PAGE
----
By Jason Keidel
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I’ll never forget the day I heard that Elvis died. The words scratching from the radio meant little to me, until I saw my father practically collapse in the car he was driving. We were on a fishing trip in the Florida Keys, one of many visits we made when I was a boy. Perhaps I was seven, too young to grasp death, but keenly aware of my pops’ pain.
I wasn’t really around for Elvis, but I remember Michael Jackson, my generation’s Elvis, all too well, as Thriller was the soundtrack to my adolescence. And a pall falls upon an entire region, if not a nation, when our icons die. Some deaths double as a time portal, to an earlier, if not better, time.
So it is with Whitney Houston. While no one would properly compare her to the aforementioned giants, she will be forever linked to the Giants.
How odd that Whitney Houston, known for many things but particularly for her flawless rendition of our national anthem on a sweaty night in Florida, to an overtly and overly patriotic nation at war with Saddam Hussein, could serve as a prologue and epilogue to a Super Bowl?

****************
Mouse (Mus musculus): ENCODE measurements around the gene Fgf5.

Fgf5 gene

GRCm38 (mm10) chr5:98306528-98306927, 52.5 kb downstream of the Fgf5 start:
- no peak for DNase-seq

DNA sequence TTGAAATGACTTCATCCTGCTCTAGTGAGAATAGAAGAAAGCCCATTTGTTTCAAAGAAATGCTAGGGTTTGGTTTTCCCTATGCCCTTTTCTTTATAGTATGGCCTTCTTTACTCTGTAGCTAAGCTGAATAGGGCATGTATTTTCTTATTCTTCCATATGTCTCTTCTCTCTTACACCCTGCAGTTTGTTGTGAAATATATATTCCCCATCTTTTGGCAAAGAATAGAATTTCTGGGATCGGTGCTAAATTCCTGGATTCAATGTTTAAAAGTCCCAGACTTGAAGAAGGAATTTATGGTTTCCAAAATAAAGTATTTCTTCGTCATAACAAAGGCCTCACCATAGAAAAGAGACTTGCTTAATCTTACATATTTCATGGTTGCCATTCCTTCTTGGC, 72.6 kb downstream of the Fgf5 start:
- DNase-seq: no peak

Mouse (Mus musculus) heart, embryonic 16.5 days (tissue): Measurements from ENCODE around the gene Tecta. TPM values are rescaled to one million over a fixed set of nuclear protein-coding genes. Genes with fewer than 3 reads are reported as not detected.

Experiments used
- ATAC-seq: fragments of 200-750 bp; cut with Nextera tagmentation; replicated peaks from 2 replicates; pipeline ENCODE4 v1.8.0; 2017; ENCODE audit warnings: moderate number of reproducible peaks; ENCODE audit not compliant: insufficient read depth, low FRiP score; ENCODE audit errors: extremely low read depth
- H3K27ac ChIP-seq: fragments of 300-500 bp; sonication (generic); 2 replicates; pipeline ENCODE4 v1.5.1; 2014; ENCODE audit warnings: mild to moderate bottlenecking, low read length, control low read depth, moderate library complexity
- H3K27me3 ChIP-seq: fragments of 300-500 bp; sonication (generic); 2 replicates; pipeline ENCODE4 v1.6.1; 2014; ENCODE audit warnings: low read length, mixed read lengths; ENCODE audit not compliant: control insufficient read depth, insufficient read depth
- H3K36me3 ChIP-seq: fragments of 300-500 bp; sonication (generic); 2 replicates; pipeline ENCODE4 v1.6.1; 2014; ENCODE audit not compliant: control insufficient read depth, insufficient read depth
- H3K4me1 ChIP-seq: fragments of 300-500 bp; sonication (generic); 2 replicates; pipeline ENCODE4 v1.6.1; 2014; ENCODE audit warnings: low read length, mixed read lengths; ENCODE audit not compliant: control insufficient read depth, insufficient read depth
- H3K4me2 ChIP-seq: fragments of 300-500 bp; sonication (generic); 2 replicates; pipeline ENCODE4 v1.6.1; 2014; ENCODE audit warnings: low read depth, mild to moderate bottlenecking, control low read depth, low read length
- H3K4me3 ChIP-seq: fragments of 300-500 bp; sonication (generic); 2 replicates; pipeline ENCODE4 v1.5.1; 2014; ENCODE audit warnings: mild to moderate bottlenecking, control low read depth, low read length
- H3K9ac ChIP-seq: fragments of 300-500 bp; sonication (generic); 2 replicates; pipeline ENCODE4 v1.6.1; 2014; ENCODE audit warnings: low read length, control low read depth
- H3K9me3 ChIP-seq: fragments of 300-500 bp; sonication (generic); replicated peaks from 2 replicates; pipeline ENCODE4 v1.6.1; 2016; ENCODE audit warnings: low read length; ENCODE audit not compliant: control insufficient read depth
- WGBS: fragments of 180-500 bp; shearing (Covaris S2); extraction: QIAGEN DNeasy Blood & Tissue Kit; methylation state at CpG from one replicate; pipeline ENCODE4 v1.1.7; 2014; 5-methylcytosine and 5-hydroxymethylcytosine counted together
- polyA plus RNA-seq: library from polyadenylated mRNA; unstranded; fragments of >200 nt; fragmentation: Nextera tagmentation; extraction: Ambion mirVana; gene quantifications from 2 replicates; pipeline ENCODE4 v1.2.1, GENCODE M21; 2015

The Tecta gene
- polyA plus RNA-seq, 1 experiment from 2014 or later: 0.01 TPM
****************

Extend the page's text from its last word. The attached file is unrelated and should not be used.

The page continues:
Who knew we’d fight Hussein again? Who knew Whitney Houston would die after another Giants championship? Death always has an eerie cadence and, sometimes, coincidence.
If there’s been a better rendition of the Star Spangled Banner, I’d like to hear it. Houston’s was a perfect preamble to one of our greatest Super Bowls, won by the Giants by one point over the Bills.
One needn’t parse her past to understand where it all leads with Ms. Houston. We know brilliant entertainers come with equal parts talent and torment. It doesn’t taint what their talents gave us. We all knew where we were, and with whom, when her glistening face roared while F-16s soared over her. It was one of the rare moments her sound was more profound than that of the four fighter jets.
I was 21 when she sang that day in 1991, delivered a delicious slice of Americana into my living room, maybe the lone moment in history when all Americans cheered in unison. I was still just a kid, entirely untouched by the darkness of death. It seems like a lifetime ago. It was a lifetime ago, particularly for Ms. Houston.
This isn’t meant to trivialize Houston’s death by recalling a football game. On the contrary, we rely on sports for context, like her music, bookmarks in our pockmarked lives. Times like these leave us to the familiar, to the family bond of sports, one of the few refuges we have left in life.
And because of Whitney Houston, all our lives were a little better for a few minutes in 1991, if not longer.
Was Houston’s national anthem the best ever? Remember the fallen icon below…